How do the words we use affect our impressions of people, places, ideas or things that are ‘old?’
It’s a gorgeous word used to describe the Japanese practice of repairing broken ceramics with gold-dusted tree sap lacquer. No tossing that vase because it’s broken in half. No burying your grandmother’s favourite mug under potting soil and balcony petunias because the handle broke off.
With Kintsugi, the chips, scars, cracks and gashes are to be respected, celebrated and highlighted with gold.
Eiraku Tokuzen. Tea Jar with Peony Arabesque and Plum in Cochin (Kōchi) Style. Second half of the 19th century. The Met.
It seems we could learn a great deal from this beautiful word and practice of Kintsugi.
What are some English words we use to describe the people, animals, places, ideas, and things that have been graced with age? Perhaps there is some way we can dust gold on those grey and cracks words with heavy, negative connotations.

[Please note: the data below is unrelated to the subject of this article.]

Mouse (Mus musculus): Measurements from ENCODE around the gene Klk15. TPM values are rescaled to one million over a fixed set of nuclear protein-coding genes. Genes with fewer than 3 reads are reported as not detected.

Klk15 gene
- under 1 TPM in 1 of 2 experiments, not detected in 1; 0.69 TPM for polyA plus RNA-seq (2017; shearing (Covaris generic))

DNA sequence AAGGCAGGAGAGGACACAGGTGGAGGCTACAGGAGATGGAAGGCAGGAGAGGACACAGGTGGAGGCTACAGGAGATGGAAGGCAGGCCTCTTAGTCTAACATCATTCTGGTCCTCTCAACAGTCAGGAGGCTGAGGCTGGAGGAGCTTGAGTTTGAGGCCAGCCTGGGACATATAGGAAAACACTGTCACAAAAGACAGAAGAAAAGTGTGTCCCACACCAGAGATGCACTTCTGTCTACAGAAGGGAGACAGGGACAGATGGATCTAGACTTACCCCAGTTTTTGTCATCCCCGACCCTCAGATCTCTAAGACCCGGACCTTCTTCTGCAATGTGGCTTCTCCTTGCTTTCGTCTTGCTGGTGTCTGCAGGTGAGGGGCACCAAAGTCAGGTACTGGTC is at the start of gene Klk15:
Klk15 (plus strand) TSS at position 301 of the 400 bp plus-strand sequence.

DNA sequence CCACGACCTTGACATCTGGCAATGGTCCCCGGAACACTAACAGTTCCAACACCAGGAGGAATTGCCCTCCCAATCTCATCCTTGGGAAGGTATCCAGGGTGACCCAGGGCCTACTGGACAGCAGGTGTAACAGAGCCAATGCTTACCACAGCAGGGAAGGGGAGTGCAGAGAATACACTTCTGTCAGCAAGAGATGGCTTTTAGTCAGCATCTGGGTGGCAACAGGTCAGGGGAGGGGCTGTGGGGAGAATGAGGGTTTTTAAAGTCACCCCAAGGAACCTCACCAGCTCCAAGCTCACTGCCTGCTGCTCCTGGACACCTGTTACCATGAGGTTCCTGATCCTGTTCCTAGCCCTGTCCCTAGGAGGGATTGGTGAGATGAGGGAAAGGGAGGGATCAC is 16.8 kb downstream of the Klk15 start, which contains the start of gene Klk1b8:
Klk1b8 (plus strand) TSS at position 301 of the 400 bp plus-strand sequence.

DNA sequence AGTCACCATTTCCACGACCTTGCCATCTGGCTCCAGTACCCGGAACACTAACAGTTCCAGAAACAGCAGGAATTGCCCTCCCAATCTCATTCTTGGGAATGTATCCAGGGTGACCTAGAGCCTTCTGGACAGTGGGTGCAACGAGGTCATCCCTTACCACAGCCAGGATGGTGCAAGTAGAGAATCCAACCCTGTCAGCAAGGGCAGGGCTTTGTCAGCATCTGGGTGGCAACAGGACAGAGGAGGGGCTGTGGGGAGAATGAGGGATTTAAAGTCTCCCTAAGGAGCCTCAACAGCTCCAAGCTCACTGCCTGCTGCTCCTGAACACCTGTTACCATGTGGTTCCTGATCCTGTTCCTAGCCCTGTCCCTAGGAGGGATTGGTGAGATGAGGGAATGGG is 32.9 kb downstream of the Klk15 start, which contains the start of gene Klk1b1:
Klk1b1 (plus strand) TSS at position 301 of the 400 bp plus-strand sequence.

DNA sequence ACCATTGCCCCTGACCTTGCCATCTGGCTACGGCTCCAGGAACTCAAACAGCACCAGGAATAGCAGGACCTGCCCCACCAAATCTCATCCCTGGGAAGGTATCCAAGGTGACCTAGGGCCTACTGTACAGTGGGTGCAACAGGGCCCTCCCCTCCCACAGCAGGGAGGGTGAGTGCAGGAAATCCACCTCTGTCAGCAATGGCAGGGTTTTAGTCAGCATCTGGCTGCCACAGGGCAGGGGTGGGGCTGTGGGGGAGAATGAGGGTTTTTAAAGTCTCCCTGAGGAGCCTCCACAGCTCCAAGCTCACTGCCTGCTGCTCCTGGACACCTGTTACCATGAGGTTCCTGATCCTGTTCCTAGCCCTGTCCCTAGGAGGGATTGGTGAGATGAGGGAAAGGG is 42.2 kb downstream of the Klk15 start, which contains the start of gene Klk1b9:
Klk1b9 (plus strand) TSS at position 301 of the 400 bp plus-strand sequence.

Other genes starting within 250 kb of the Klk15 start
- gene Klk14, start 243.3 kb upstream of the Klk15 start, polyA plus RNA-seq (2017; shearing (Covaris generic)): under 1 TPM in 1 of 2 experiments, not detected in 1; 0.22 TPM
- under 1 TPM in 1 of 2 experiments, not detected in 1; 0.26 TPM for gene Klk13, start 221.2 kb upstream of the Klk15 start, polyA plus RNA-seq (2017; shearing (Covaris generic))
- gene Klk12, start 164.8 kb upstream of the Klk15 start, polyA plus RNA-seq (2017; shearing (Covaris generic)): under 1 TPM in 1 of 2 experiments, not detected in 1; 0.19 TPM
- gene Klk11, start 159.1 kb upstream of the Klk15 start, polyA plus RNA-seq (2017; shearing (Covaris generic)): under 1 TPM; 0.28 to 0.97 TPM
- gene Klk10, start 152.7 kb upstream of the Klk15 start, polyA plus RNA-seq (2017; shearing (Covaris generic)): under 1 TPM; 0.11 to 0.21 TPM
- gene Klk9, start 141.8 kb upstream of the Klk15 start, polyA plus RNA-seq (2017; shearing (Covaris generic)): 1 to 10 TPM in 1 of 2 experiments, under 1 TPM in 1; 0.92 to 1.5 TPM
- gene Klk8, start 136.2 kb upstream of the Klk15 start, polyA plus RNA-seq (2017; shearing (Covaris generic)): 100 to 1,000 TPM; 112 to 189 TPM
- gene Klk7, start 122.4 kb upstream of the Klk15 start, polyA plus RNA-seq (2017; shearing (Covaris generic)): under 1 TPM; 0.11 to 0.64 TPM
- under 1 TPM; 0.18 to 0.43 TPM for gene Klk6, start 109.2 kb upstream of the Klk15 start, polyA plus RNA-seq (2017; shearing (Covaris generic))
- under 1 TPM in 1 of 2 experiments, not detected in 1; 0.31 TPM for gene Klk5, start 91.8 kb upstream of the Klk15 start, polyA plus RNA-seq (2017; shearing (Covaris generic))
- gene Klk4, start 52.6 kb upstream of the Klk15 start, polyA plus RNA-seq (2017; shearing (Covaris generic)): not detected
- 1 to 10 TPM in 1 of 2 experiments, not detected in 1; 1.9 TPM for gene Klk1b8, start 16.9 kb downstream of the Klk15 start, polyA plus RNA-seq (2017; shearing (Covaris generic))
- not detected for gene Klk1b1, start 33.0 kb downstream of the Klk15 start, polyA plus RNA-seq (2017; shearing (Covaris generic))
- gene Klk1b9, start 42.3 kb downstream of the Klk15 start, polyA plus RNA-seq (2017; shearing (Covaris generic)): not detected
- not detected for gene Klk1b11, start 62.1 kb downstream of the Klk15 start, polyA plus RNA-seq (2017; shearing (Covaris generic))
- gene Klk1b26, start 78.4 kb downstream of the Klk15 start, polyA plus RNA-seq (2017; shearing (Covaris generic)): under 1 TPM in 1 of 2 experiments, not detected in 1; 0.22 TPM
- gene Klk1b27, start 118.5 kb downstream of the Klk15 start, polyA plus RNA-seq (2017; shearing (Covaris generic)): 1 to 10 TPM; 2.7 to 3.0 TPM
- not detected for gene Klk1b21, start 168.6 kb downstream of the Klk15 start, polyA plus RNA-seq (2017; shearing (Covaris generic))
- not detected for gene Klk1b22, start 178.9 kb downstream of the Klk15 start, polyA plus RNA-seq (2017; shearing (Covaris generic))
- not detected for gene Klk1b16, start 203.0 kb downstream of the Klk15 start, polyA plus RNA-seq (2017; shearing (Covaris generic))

In aging, which of these words would you want to describe you, your elderly loved ones, your grey-haired pet, your childhood house, your faded things?
Highly respectable. Dignified. Imperial. Inspired by Roman Emperor, Augustus Caesar.
That point later in life when one is more apt to sit down and rest.
Broken, mentally unstable, demented
Run down. Also see rickety, crumbling, in ruins, beyond hope.
Split or broken
Low in physical strength. Weak.
Missing a part. Broken
Greyed or whitened with age. Ever so old.
Filled with advanced knowledge.
The person here is said to have old-fashioned ideas that they are trying to force on more enlightened others.
Stale, moldy, old-smelling
No longer useful. Past its time.
Pale, colorless, low energy.
Fully developed. Mature and ready to harvest.
Deeply wise. Uniquely experienced
Mature insight. Wisdom
Tatty. Worn through.
To careen from side to side; to walk unsteadily
Worthy of respect and honourable treatment, especially due to the wisdom of age. Venerated.
A Japanese term for imperfect or incomplete beauty.
Possessing deep, hard-earned knowledge
A wise person. A counsellor.
Kudos if Gandalf comes to mind. But, traditionally, the word means wrinkled or shrunken with age.
Header Photo: Krzysztof Kowalik